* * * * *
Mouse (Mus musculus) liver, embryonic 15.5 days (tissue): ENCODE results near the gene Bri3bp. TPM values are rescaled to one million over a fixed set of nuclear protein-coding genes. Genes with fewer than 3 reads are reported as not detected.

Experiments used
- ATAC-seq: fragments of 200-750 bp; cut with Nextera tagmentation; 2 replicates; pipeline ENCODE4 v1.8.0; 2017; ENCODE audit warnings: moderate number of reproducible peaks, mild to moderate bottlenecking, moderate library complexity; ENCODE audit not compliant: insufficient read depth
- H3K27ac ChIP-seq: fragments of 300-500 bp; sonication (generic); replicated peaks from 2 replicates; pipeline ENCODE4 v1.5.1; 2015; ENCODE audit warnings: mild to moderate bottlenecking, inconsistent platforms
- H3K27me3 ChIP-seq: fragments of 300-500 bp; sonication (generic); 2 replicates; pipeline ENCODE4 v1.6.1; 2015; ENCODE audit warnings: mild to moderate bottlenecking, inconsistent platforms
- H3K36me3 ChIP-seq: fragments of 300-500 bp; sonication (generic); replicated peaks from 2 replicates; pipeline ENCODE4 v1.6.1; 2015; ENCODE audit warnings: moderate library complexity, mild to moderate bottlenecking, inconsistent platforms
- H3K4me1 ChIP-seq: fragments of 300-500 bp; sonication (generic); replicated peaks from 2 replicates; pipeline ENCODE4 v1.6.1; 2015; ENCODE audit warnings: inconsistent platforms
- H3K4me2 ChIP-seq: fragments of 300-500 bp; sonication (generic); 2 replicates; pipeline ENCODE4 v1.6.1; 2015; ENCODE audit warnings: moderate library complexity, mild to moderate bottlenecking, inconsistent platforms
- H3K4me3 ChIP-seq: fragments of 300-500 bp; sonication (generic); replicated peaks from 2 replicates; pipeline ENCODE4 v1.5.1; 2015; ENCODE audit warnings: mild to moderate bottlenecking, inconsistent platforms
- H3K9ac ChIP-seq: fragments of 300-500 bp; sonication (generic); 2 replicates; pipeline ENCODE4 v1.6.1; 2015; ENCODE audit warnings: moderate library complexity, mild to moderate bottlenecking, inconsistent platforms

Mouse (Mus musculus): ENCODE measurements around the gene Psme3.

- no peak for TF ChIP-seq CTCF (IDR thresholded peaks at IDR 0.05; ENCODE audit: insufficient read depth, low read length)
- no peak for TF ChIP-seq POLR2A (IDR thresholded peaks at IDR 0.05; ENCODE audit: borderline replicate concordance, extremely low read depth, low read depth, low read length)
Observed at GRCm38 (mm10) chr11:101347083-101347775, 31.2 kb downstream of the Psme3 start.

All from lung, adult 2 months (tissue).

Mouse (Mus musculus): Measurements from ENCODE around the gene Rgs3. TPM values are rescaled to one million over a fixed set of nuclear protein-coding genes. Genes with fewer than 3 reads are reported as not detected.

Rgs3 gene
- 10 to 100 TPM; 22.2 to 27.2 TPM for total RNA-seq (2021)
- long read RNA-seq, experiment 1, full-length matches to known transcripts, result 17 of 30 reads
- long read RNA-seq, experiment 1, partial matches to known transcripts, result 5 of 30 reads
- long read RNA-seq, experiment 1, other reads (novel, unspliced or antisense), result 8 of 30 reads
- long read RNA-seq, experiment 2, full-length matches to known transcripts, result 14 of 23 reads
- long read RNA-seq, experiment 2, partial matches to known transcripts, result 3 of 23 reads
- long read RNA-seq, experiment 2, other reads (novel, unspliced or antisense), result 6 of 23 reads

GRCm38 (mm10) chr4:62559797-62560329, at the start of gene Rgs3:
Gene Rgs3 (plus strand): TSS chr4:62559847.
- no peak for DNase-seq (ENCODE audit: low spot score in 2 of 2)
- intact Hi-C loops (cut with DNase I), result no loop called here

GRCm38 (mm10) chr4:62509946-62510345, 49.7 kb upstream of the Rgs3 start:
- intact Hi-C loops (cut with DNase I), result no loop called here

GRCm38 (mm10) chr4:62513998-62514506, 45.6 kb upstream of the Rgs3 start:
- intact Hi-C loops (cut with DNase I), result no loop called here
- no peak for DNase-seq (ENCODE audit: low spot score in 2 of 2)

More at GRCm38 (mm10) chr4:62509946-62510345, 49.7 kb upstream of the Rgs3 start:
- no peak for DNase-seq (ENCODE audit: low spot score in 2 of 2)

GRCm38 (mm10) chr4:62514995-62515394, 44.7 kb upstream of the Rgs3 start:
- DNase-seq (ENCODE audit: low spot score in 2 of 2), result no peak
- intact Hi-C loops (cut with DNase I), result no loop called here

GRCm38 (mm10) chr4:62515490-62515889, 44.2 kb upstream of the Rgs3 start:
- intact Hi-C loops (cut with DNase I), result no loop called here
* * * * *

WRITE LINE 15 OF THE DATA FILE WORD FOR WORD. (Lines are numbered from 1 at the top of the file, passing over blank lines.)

All from lung, adult 2 months (tissue).